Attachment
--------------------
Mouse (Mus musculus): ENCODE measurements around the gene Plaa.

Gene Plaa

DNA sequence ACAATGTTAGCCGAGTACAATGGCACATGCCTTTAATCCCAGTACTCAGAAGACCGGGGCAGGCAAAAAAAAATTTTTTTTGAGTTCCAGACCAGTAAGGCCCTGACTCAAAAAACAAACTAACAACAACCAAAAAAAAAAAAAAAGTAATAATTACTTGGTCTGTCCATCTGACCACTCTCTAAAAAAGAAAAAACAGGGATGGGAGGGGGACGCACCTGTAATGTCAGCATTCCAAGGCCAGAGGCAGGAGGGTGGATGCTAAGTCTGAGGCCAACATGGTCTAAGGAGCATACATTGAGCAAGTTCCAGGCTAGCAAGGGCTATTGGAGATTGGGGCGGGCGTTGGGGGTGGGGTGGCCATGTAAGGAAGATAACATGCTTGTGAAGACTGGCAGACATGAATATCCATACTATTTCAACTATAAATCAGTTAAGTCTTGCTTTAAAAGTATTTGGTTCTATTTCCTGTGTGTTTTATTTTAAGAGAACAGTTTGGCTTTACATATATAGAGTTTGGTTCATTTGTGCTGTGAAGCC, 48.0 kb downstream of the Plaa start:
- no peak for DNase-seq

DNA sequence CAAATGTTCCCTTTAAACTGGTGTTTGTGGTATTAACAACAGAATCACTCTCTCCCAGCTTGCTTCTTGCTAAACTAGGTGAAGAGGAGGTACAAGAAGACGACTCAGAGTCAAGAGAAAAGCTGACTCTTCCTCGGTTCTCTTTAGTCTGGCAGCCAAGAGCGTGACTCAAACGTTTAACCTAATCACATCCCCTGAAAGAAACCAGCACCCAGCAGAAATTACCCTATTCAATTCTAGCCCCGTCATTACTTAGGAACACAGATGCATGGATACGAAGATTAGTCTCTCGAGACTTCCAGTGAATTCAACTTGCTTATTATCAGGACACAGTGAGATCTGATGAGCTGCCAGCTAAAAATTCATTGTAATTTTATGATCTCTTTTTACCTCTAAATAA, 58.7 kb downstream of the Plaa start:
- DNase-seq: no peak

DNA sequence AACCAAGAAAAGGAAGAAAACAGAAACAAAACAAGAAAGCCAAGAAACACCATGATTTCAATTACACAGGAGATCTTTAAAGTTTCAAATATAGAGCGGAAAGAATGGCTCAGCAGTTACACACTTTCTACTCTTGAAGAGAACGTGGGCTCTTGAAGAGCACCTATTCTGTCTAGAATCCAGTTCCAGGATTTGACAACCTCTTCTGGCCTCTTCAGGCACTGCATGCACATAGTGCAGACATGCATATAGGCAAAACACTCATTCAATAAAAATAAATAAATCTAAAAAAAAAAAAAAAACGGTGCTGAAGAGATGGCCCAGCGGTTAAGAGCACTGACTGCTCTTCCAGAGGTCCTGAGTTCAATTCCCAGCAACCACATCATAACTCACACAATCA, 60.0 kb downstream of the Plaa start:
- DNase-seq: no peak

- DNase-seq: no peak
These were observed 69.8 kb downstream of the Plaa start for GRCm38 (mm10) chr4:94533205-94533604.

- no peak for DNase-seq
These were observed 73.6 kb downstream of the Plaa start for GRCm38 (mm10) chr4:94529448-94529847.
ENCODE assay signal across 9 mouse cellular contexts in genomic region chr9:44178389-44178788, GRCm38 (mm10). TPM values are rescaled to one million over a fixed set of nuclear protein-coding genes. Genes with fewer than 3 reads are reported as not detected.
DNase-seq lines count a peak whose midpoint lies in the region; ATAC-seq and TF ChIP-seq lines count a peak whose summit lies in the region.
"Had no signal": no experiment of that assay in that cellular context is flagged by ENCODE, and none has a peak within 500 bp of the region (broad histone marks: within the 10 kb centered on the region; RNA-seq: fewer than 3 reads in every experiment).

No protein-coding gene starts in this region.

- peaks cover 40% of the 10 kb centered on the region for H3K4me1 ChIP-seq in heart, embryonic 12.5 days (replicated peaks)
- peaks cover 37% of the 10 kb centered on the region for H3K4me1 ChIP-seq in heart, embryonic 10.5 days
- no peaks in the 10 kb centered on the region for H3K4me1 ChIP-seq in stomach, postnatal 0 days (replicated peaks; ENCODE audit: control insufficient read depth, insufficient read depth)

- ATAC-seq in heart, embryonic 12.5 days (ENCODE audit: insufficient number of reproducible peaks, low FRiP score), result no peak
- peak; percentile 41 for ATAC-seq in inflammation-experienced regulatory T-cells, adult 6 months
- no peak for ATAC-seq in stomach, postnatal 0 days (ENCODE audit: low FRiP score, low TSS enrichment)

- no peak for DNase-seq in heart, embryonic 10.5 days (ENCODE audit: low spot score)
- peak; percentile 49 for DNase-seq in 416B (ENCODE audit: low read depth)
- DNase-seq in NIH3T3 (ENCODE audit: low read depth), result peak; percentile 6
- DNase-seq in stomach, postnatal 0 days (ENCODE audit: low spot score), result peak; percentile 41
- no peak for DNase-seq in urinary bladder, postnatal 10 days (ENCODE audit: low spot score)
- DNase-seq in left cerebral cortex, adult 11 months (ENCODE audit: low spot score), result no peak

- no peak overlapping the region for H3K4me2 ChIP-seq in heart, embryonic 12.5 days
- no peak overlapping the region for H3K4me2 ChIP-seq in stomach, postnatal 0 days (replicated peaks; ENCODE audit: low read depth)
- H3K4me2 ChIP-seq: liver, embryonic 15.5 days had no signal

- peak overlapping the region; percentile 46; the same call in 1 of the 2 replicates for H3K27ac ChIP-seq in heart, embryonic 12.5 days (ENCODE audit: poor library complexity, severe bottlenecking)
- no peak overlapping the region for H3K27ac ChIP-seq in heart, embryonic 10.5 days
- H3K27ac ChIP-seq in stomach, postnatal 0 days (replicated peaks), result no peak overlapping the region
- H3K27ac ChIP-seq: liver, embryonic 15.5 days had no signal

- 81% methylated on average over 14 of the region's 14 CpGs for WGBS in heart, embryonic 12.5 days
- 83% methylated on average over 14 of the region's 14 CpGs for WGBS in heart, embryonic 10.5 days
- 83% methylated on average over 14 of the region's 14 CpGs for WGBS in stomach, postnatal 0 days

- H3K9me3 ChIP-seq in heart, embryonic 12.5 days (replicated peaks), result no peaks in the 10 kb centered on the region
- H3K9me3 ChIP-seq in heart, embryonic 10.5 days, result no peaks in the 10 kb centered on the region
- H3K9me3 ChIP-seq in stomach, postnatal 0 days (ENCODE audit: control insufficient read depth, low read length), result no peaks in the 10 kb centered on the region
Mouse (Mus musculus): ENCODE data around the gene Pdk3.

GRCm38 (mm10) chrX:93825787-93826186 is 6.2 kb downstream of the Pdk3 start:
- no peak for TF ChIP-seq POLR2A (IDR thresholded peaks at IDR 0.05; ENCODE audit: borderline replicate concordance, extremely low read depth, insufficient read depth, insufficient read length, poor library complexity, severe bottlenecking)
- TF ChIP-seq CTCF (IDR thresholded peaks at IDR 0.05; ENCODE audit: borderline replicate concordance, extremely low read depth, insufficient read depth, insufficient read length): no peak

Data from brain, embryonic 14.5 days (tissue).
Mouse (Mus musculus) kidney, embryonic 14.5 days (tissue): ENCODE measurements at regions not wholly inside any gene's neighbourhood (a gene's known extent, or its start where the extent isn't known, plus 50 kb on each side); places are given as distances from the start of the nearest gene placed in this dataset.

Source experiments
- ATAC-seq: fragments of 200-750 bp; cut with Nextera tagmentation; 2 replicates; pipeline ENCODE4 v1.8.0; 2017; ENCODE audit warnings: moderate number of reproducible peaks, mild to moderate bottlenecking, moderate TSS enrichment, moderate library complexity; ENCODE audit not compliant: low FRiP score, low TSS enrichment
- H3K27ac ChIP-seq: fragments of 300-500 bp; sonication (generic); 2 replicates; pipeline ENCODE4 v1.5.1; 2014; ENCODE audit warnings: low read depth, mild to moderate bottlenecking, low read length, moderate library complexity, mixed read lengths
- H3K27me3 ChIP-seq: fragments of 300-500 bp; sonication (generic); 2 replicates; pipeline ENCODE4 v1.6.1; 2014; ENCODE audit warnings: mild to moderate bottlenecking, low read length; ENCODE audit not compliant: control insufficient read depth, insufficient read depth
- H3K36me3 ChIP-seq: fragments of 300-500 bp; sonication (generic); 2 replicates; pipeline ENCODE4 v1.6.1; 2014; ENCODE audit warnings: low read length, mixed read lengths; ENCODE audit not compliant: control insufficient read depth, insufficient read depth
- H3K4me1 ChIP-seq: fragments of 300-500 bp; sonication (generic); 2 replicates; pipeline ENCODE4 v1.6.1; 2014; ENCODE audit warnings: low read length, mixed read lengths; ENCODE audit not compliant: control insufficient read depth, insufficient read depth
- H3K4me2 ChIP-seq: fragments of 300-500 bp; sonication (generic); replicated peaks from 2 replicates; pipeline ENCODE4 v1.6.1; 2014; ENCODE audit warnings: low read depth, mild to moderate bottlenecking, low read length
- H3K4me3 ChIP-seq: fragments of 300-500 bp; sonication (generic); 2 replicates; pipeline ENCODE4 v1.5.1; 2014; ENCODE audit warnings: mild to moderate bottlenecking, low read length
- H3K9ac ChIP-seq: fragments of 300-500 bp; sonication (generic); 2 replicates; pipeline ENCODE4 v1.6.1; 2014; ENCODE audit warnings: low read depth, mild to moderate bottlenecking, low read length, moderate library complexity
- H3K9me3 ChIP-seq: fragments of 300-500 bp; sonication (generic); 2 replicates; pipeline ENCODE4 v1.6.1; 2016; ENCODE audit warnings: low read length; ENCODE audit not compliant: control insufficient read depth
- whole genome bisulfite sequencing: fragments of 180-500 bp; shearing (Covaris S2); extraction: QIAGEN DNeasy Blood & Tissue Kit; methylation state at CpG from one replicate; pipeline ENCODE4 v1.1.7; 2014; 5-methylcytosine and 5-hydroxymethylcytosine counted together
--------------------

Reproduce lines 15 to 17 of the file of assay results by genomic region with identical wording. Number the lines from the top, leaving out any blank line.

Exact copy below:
"Had no signal": no experiment of that assay in that cellular context is flagged by ENCODE, and none has a peak within 500 bp of the region (broad histone marks: within the 10 kb centered on the region; RNA-seq: fewer than 3 reads in every experiment).

No protein-coding gene starts in this region.

- peaks cover 40% of the 10 kb centered on the region for H3K4me1 ChIP-seq in heart, embryonic 12.5 days (replicated peaks)